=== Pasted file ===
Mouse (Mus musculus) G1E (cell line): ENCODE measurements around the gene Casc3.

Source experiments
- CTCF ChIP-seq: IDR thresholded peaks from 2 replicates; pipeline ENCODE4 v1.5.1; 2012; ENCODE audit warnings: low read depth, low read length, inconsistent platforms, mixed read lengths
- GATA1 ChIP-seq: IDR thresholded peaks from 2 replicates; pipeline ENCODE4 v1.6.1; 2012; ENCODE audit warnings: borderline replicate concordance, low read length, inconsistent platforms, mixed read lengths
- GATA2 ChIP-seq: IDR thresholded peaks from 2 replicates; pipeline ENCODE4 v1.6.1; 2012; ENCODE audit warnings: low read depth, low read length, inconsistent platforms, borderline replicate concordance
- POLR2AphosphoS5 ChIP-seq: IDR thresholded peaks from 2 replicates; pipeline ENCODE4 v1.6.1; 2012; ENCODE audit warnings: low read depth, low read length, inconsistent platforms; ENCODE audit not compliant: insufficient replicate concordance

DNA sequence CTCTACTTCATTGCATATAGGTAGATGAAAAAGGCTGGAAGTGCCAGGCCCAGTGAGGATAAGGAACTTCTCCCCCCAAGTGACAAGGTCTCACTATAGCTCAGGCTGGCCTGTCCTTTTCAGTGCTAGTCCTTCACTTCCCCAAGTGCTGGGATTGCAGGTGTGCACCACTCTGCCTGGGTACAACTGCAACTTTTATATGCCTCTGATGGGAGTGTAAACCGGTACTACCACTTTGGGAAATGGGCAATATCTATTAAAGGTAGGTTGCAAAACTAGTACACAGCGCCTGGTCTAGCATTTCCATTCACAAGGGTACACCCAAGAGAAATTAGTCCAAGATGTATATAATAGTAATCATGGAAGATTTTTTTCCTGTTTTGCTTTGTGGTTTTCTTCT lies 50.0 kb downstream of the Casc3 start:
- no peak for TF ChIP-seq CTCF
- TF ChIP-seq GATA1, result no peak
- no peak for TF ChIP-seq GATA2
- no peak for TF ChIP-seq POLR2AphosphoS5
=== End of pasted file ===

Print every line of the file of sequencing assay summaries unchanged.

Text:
Mouse (Mus musculus) G1E (cell line): ENCODE measurements around the gene Casc3.

Source experiments
- CTCF ChIP-seq: IDR thresholded peaks from 2 replicates; pipeline ENCODE4 v1.5.1; 2012; ENCODE audit warnings: low read depth, low read length, inconsistent platforms, mixed read lengths
- GATA1 ChIP-seq: IDR thresholded peaks from 2 replicates; pipeline ENCODE4 v1.6.1; 2012; ENCODE audit warnings: borderline replicate concordance, low read length, inconsistent platforms, mixed read lengths
- GATA2 ChIP-seq: IDR thresholded peaks from 2 replicates; pipeline ENCODE4 v1.6.1; 2012; ENCODE audit warnings: low read depth, low read length, inconsistent platforms, borderline replicate concordance
- POLR2AphosphoS5 ChIP-seq: IDR thresholded peaks from 2 replicates; pipeline ENCODE4 v1.6.1; 2012; ENCODE audit warnings: low read depth, low read length, inconsistent platforms; ENCODE audit not compliant: insufficient replicate concordance

DNA sequence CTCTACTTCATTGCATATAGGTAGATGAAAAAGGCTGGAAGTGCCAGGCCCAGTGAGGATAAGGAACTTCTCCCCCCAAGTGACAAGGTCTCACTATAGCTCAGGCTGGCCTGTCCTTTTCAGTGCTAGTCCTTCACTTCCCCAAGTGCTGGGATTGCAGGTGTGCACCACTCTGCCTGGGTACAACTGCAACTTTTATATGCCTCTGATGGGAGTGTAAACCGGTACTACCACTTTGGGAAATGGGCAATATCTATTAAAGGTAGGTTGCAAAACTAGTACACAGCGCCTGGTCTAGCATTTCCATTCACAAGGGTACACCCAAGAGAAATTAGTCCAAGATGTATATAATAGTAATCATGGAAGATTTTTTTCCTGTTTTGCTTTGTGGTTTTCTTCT lies 50.0 kb downstream of the Casc3 start:
- no peak for TF ChIP-seq CTCF
- TF ChIP-seq GATA1, result no peak
- no peak for TF ChIP-seq GATA2
- no peak for TF ChIP-seq POLR2AphosphoS5